4. Richard Clarida & Jordi Gali & Mark Gertler, 2002. "A Simple Framework for International Monetary Policy Analysis," NBER Working Papers 8870, National Bureau of Economic Research, Inc.
  5. Frank Smets & Raf Wouters, 2002. "Openness, imperfect exchange rate pass-through and monetary policy," Working Paper Research 19, National Bank of Belgium.
  6. Giancarlo Corsetti & Paolo Pesenti, 2001. "International Dimensions of Optimal Monetary Policy," NBER Working Papers 8230, National Bureau of Economic Research, Inc.
  7. Cole, Harold L. & Obstfeld, Maurice, 1991. "Commodity trade and international risk sharing : How much do financial markets matter?," Journal of Monetary Economics, Elsevier, vol. 28(1), pages 3-24, August.
  8. Erceg, Christopher J. & Henderson, Dale W. & Levin, Andrew T., 2000. "Optimal monetary policy with staggered wage and price contracts," Journal of Monetary Economics, Elsevier, vol. 46(2), pages 281-313, October.
  9. Cedric Tille, 2002. "How valuable is exchange rate flexibility? Optimal monetary policy under sectoral shocks," Staff Reports 147, Federal Reserve Bank of New York.
  10. Michael Devereux & Charles Engel, 2000. "Monetary Policy in the Open Economy Revisited: Price Setting and Exchange Rate Flexibiity," Working Papers 0016, University of Washington, Department of Economics.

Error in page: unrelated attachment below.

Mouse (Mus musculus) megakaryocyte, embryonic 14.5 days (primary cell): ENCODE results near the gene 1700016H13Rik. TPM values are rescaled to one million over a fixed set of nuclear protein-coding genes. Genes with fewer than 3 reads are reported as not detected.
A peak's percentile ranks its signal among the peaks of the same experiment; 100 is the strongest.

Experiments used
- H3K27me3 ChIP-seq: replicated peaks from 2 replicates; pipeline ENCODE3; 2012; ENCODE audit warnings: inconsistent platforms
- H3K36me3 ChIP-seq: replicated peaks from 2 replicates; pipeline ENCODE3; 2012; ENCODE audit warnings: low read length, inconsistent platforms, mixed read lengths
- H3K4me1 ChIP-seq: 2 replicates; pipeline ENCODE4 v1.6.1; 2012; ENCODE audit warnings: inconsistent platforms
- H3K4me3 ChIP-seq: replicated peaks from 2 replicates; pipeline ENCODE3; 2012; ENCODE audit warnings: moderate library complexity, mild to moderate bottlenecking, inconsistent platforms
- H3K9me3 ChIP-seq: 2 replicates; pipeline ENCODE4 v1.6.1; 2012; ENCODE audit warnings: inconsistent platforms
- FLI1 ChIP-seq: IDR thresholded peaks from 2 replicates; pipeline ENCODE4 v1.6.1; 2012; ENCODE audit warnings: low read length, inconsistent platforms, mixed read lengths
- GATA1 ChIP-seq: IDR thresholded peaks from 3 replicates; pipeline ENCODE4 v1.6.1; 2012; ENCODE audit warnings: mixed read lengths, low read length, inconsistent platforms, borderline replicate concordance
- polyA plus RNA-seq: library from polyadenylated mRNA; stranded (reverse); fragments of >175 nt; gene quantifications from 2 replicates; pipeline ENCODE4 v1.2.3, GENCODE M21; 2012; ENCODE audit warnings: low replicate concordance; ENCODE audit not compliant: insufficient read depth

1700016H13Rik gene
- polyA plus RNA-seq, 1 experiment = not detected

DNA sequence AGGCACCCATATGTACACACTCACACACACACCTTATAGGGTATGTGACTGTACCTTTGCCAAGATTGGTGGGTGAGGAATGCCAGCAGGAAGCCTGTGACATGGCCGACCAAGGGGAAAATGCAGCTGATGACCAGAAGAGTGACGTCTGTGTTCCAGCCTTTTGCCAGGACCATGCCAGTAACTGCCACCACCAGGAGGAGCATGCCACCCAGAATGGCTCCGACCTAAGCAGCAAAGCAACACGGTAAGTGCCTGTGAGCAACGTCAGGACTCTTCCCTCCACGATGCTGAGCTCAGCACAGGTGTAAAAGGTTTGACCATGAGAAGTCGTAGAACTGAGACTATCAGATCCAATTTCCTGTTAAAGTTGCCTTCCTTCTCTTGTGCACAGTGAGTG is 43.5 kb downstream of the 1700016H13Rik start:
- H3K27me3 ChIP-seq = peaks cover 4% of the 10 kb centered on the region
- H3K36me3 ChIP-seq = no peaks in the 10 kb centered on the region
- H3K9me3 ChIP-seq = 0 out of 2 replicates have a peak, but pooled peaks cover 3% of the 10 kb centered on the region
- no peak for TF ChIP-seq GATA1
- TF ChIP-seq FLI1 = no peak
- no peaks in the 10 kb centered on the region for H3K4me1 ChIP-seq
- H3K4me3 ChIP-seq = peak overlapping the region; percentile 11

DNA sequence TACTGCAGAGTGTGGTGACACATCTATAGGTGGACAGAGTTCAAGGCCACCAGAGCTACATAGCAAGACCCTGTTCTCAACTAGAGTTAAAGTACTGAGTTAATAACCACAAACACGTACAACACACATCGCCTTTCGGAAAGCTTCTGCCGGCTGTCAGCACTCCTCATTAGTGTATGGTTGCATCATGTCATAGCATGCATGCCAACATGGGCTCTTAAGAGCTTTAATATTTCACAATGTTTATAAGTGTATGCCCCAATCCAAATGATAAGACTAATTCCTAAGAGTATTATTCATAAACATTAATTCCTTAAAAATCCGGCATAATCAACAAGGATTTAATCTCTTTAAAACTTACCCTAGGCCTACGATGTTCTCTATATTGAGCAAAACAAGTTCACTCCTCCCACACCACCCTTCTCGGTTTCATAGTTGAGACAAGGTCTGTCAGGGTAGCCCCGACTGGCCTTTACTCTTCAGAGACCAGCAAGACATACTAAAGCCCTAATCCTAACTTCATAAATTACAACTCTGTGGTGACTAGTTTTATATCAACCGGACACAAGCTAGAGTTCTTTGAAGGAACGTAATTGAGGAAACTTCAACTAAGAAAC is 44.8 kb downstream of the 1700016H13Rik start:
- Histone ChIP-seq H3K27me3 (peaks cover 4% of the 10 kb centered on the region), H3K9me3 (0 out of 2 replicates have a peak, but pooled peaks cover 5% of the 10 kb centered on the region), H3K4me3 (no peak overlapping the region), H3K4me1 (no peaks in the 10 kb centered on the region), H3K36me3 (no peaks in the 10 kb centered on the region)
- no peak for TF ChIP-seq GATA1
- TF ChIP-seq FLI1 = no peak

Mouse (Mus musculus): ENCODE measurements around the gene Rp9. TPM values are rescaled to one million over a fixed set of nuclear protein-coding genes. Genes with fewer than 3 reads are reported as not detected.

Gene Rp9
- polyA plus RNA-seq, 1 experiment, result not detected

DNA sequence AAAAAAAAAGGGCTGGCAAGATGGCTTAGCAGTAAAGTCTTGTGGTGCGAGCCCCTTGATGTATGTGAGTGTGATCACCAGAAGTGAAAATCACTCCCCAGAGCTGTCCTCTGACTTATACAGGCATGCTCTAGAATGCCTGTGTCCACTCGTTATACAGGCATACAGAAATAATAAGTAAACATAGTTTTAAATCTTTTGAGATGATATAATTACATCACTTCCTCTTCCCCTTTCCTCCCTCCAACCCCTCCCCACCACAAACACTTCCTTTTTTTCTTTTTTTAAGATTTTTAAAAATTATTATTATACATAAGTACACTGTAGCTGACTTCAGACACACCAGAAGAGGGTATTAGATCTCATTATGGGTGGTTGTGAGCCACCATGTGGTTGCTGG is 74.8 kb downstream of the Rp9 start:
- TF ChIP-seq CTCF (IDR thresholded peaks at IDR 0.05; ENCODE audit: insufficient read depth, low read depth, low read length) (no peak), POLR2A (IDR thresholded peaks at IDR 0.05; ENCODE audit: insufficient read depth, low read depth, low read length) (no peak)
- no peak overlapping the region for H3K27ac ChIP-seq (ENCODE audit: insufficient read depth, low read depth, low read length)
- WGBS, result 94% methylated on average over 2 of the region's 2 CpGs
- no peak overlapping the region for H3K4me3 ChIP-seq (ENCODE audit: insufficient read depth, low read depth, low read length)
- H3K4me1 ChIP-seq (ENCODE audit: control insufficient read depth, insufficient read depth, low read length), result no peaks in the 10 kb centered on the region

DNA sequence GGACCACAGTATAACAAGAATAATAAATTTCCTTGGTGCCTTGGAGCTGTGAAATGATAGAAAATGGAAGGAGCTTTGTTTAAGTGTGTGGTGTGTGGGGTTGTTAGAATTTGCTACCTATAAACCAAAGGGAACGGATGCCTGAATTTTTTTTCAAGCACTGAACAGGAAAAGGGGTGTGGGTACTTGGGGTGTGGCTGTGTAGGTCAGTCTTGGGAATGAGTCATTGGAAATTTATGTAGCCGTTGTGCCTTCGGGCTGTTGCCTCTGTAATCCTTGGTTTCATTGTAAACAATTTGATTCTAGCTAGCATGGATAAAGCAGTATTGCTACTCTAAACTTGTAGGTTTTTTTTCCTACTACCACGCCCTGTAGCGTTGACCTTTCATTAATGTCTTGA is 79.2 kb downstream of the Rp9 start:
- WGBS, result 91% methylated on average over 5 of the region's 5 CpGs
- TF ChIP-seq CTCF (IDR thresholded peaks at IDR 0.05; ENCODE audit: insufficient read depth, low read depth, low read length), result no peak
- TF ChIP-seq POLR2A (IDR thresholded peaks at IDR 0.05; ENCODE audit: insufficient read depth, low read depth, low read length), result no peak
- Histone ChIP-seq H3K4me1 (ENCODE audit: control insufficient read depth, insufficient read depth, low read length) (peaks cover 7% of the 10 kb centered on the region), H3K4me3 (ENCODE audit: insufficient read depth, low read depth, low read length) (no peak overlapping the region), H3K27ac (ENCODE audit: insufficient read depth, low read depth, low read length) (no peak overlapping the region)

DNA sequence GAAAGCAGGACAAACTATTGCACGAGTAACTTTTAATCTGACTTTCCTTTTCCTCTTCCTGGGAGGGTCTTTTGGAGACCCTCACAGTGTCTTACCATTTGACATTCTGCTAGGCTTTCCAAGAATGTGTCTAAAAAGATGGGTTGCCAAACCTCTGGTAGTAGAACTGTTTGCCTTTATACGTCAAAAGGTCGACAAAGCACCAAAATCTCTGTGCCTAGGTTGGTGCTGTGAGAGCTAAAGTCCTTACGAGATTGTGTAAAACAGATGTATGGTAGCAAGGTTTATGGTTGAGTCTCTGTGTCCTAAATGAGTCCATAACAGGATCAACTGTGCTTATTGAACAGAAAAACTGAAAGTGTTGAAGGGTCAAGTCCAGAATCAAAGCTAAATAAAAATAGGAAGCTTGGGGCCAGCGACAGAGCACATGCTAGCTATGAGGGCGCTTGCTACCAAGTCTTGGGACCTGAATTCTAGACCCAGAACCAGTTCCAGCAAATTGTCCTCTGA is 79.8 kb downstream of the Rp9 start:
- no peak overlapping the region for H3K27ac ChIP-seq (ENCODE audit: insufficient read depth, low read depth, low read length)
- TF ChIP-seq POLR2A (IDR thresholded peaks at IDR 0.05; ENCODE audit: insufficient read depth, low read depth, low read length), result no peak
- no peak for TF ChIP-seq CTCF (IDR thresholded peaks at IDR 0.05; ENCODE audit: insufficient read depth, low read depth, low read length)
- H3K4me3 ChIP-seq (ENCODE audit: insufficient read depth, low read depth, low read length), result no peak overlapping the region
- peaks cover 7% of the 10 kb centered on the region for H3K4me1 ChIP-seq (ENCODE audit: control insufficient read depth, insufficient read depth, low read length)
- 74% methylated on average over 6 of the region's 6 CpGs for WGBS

11. Maurice Obstfeld & Kenneth Rogoff, 2003. "Global Implications of Self-Oriented National Monetary Rules," Macroeconomics 0303018, EconWPA.
  12. McCallum, Bennett T. & Nelson, Edward, 1999. "Nominal income targeting in an open-economy optimizing model," Journal of Monetary Economics, Elsevier, vol. 43(3), pages 553-578, June.
  13. Calvo, Guillermo A., 1983. "Staggered prices in a utility-maximizing framework," Journal of Monetary Economics, Elsevier, vol. 12(3), pages 383-398, September.
  14. Maurice Obstfeld and Kenneth Rogoff., 1995. "Exchange Rate Dynamics Redux," Center for International and Development Economics Research (CIDER) Working Papers C95-048, University of California at Berkeley.
  15. Collard, Fabrice & Dellas, Harris, 2003. "The Case for Inflation Stability," CEPR Discussion Papers 4082, C.E.P.R. Discussion Papers.
  16. Michael B. Devereux & Philip Lane, 2001. "Exchange Rates and Monetary Policy in Emerging Market Economies," Trinity Economics Papers 200111, Trinity College Dublin, Department of Economics.
  17. Marvin Goodfriend & Robert G. King, 2001. "The Case for Price Stability," NBER Working Papers 8423, National Bureau of Economic Research, Inc.
  18. Richard Clarida & Jordi Gali & Mark Gertler, 2001. "Optimal Monetary Policy in Open versus Closed Economies: An Integrated Approach," American Economic Review, American Economic Association, vol. 91(2), pages 248-252, May.